This effort of adequacy was developed in order to maintain, by reinforcing them, the scientific and cultural interests of the Institute and to extend the spectrum of interests to the sets of themes defining today, the new rules of the international competing confrontation.
The Università degli Studi di Napoli “Parthenope”
(hereafter, “Parthenope University”) is born following the revision of the Statute of the I.U.N.; a revision which modifies the University in a significant degree, establishing (of it) the status of University reached throughout a structural, cultural and dimensional growth which, from the second half of the years ’80, constantly continues, by following anticipating the requirements of formation and those scientific ones but also, of a characterized territorial reality on the one hand; and by a fast evolution and the permanence of the embarrassments and the heritages difficult to exceed, on the other hand, which have a significant incidence on its futurologies of growth.
Today the University is presented in the form of an university structure of average size, with a number of students in constant growth and which counts today 1500 units, constituiting the population of the students destined to stabilize itself according to the programming made by the University with the threshold of the 20.000-25.000 in the next years.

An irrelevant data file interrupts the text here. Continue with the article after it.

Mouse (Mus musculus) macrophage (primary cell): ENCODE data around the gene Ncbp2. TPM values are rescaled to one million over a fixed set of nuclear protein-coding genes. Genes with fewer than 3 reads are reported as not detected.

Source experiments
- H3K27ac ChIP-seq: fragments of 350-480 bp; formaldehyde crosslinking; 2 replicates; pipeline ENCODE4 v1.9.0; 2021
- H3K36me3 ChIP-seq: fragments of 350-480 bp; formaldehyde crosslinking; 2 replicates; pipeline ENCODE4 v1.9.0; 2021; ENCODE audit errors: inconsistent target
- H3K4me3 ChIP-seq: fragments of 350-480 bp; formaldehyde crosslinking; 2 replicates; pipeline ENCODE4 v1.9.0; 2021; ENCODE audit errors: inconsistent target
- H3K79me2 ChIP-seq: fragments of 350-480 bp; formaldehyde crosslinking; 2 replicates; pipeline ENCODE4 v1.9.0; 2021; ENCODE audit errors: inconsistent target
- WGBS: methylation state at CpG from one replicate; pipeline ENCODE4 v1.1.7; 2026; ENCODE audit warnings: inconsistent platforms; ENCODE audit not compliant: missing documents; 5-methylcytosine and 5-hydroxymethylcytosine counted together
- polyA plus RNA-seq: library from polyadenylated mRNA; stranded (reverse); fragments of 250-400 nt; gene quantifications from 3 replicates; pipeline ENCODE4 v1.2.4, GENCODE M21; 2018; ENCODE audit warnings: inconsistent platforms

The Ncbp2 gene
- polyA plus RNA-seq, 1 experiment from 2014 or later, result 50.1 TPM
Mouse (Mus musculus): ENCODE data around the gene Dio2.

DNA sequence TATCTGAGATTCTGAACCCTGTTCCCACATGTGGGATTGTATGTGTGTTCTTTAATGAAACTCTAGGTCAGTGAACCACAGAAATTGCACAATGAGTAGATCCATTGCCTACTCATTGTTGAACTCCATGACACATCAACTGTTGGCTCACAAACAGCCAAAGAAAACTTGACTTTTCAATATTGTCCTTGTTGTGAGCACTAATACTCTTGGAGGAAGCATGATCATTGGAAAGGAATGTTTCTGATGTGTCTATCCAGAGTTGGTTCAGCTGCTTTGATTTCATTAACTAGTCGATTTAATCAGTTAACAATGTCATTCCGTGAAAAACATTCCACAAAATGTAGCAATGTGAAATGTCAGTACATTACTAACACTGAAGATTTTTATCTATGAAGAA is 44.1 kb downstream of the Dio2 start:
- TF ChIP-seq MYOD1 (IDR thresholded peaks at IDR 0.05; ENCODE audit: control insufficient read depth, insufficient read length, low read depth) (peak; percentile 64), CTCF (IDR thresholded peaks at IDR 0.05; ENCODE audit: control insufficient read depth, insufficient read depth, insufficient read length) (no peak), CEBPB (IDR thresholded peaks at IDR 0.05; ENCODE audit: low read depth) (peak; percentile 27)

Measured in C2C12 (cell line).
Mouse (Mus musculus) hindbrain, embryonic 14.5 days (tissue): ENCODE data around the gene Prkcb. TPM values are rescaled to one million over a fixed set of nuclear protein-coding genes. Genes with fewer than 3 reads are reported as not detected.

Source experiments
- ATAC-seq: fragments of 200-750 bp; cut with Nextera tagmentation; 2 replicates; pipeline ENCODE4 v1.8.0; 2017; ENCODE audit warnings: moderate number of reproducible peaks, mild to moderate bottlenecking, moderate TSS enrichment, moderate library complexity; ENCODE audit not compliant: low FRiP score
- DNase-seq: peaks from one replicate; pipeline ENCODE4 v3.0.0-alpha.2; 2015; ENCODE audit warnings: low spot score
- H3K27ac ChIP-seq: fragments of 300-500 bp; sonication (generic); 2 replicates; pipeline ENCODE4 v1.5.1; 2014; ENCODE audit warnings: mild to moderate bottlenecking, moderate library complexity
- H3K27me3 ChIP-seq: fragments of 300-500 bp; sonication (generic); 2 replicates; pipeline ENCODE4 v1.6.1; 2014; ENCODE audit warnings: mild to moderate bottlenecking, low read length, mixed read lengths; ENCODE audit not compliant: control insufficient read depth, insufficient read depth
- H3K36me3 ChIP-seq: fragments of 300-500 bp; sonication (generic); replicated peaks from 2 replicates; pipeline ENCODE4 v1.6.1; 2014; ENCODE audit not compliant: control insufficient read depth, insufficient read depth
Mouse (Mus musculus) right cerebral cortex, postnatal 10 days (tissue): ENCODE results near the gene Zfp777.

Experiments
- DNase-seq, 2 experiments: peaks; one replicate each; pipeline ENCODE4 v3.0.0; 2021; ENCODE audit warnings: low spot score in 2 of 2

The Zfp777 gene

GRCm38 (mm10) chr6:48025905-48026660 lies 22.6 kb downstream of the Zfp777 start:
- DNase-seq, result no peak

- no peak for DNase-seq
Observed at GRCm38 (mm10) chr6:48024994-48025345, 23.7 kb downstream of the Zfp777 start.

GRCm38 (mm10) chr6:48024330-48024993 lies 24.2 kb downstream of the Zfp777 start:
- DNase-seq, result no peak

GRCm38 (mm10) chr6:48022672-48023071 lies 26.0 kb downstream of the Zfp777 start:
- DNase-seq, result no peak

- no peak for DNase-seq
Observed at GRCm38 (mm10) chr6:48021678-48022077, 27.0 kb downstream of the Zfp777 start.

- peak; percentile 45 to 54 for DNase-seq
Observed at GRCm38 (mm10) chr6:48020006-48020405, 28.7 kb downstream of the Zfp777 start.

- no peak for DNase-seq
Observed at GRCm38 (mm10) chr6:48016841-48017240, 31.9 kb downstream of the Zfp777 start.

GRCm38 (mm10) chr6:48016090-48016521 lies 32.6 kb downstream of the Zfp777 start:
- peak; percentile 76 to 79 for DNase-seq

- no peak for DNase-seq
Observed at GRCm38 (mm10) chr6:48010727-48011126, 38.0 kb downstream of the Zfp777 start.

This growth in the population of the students which constituted the reason of the expansion of the University in a way that it knew to interpret it such as a latent social or virtual request coming from the context, could take place only thanks to the race of expansion undertaken by the University; a formative expansion which related to either the offer suggested by the University that infrastructures necessary: one refers to the whole of the buildings, the human resources, the equipments being useful to the didactic and research activities, which had to adapt to the new dimension and the new role that the University, more and more, was going to embrace.
If we examine the Parthenope University in relation with the new institutional activities, in terms of didactic offer to the citizen, we consider the evolution which obviously it recorded: it was an institution characterized by the specificity and the unicity of the professionalisation offered, and which thought to safeguard its own traditional specificity and, developing at the same time, its capacity to give an adequate, existing or latent answer that the context expresses.